Formula One needs more characters and fewer 'corporate robots', says Canada's outspoken former champion Jacques Villeneuve. "The sport is short of characters," the BAR Honda driver said on Wednesday. "These young, inexperienced drivers are so happy to be a part of it that they never say what they think."
"Losing Jean Alesi hurt the sport," he continued. "If Eddie Irvine doesn't find a drive next season that will hurt the business too. It's a little bit sad."
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Fiery Frenchman Alesi retired at the end of 2001 while Northern Ireland's Irvine, who often targets rivals with acerbic comments, has been linked to Jordan since he left Jaguar in October but still has no deal in place.
"F1 has become a corporate sport and corporations don't want human beings driving, they want robots. Nobody sees the difference. They still see the same cars winning and that's what they want," said Villeneuve. "What they don't understand is that they won't have any fans watching the racing if they keep doing that."
Villeneuve, who does less corporate work than most of his fellow drivers, said Williams' Colombian driver Juan Pablo Montoya was an exception. "But a lot of the other drivers haven't even sweated to get into F1. All the other drivers are picked out of Formula Ford because the corporation thinks it can give them the personality it wants," he said.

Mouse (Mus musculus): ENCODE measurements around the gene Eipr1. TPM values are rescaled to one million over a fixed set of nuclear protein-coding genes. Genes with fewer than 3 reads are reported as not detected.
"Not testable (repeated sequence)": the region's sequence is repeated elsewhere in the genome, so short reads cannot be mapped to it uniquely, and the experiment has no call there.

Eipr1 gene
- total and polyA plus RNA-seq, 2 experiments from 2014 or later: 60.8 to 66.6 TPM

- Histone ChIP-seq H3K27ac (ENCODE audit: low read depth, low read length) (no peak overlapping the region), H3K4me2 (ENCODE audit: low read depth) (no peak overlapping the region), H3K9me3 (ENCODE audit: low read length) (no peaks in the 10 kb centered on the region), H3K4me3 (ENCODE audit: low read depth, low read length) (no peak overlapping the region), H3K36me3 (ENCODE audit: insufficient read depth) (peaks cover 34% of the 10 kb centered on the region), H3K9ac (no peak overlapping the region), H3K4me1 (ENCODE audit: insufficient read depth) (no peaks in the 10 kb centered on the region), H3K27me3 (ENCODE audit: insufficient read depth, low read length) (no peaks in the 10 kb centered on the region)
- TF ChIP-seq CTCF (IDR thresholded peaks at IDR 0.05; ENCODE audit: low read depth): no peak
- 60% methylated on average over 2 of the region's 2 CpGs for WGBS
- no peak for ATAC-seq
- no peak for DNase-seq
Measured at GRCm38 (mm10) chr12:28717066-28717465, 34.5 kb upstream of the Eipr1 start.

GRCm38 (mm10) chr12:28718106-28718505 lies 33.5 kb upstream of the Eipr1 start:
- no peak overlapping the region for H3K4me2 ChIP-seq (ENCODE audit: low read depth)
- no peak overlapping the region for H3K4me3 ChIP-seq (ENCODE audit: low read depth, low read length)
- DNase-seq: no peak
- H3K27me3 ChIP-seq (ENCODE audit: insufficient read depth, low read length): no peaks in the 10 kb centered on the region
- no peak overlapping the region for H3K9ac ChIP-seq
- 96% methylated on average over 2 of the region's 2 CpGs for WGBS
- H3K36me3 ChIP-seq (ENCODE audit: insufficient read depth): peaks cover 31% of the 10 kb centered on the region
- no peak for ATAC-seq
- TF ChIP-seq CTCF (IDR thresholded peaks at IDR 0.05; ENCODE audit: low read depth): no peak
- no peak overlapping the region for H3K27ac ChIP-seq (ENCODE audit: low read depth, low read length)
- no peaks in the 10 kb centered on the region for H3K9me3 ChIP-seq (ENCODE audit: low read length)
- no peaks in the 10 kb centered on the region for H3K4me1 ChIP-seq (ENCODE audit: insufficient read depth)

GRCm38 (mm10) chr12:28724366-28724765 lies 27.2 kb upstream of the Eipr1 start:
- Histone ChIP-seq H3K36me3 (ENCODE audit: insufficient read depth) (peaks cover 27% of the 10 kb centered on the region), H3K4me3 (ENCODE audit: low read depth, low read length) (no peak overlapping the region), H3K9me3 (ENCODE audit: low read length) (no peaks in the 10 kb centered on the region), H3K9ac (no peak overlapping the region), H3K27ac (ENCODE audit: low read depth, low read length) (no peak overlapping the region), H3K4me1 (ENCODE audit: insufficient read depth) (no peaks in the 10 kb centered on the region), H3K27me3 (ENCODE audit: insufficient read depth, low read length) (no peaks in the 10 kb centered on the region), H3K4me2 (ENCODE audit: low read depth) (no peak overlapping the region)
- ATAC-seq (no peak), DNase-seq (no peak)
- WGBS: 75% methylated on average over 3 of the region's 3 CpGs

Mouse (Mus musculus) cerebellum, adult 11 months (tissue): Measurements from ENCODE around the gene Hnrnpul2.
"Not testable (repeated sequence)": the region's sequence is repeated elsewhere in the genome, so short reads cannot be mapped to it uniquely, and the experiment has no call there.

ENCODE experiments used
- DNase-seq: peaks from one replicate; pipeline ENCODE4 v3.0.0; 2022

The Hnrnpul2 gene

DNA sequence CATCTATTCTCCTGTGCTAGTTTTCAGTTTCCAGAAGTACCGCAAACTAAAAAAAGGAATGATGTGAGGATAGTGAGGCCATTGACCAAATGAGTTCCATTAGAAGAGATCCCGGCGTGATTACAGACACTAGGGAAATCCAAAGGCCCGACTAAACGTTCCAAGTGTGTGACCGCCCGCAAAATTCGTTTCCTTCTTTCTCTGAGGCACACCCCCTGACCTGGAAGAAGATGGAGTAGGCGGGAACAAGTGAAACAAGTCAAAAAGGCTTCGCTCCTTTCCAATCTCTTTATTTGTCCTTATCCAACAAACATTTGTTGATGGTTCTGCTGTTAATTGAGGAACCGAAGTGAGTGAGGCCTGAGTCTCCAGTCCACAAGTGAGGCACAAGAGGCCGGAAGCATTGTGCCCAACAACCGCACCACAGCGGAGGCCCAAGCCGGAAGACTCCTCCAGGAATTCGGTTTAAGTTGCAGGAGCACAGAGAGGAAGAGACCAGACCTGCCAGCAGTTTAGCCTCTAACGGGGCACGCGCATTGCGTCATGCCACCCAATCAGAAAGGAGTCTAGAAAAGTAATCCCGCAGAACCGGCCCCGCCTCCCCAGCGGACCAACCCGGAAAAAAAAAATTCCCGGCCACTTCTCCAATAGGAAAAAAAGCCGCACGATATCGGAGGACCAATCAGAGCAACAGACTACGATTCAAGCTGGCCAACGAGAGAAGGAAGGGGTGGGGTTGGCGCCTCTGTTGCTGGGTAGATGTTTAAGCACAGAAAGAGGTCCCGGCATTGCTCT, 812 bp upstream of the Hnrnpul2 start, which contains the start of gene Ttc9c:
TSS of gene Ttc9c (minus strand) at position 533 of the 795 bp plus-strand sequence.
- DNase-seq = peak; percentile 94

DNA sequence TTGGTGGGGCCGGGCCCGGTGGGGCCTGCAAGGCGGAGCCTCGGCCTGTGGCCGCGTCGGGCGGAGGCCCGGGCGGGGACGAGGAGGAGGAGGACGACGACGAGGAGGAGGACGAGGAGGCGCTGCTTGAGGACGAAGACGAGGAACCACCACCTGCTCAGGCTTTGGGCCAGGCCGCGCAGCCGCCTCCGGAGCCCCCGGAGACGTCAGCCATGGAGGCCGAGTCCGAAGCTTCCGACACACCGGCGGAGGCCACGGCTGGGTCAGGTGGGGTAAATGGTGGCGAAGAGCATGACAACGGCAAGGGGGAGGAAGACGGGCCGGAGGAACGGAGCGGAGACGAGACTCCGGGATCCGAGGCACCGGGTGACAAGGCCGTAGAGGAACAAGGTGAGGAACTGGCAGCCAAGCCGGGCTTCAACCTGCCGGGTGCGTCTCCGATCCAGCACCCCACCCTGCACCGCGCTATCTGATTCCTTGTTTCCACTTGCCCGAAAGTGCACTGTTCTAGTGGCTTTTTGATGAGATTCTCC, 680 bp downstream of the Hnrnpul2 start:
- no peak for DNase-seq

Villeneuve suggested that characters such as British rally driver Colin McRae or Italian motorcycling champion Valentino Rossi would be the sort of people Formula One needs.
"Let's be honest, even Colin McRae couldn't do much worse than the drivers currently at Jaguar," said Villeneuve.
Webber, who switched to Jaguar after a year at Minardi, fired back his own retort. "I don't know why he's having a pop at the young guys," he said. "Perhaps he's just been a bit short of publicity lately. We intend to prove him wrong next year and I'm sure we will."
The Canadian is joined by 22-year-old Briton Jenson Button next season in what is likely to be Villeneuve's final year at BAR.
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